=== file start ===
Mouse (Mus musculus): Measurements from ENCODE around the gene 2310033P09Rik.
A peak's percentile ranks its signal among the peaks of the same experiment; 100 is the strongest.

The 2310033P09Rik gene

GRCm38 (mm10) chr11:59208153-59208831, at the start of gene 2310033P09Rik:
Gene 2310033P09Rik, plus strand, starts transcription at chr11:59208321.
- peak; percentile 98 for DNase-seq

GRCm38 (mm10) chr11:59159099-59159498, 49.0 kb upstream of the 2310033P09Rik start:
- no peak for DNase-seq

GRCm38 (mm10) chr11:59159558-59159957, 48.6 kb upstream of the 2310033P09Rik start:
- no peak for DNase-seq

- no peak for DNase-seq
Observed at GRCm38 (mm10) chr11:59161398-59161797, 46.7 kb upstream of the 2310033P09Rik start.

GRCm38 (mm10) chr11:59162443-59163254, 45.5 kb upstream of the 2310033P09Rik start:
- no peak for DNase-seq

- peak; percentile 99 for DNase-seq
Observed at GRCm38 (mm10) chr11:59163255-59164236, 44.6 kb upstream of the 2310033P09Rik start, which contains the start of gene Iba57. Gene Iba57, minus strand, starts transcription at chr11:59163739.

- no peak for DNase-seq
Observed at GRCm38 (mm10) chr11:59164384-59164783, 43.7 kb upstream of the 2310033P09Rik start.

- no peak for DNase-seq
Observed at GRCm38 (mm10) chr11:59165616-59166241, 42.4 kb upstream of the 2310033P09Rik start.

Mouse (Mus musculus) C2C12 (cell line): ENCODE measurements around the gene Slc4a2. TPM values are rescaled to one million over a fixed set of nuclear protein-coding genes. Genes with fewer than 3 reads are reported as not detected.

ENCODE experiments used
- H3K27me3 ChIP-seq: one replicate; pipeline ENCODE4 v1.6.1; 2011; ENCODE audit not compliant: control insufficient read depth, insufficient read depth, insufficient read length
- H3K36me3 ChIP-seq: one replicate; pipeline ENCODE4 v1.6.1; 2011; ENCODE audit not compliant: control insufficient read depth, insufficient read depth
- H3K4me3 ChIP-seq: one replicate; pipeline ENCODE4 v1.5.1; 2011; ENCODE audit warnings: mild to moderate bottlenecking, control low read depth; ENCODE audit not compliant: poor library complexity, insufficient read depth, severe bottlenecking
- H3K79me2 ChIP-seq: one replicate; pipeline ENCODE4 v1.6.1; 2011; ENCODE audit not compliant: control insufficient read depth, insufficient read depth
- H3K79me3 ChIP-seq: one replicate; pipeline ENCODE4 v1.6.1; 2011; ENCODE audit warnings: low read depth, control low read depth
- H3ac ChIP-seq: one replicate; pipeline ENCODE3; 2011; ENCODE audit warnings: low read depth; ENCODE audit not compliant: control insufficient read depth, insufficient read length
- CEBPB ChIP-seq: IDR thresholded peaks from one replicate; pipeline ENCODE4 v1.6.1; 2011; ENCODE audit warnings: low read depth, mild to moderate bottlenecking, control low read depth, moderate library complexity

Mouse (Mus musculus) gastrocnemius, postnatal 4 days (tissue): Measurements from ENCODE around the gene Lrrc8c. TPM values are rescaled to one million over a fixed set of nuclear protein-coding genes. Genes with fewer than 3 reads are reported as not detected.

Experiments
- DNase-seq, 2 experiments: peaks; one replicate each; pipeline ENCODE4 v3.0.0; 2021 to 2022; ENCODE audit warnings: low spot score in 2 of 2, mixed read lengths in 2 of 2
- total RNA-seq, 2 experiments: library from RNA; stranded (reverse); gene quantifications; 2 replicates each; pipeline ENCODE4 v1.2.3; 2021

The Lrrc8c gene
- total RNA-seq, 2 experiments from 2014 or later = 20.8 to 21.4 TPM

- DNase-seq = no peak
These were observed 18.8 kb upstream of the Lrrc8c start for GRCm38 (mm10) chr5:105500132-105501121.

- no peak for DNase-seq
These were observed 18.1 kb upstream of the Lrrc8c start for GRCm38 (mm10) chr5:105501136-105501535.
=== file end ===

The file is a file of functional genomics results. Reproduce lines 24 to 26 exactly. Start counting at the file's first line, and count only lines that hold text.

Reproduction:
- H3K36me3 ChIP-seq: one replicate; pipeline ENCODE4 v1.6.1; 2011; ENCODE audit not compliant: control insufficient read depth, insufficient read depth
- H3K4me3 ChIP-seq: one replicate; pipeline ENCODE4 v1.5.1; 2011; ENCODE audit warnings: mild to moderate bottlenecking, control low read depth; ENCODE audit not compliant: poor library complexity, insufficient read depth, severe bottlenecking
- H3K79me2 ChIP-seq: one replicate; pipeline ENCODE4 v1.6.1; 2011; ENCODE audit not compliant: control insufficient read depth, insufficient read depth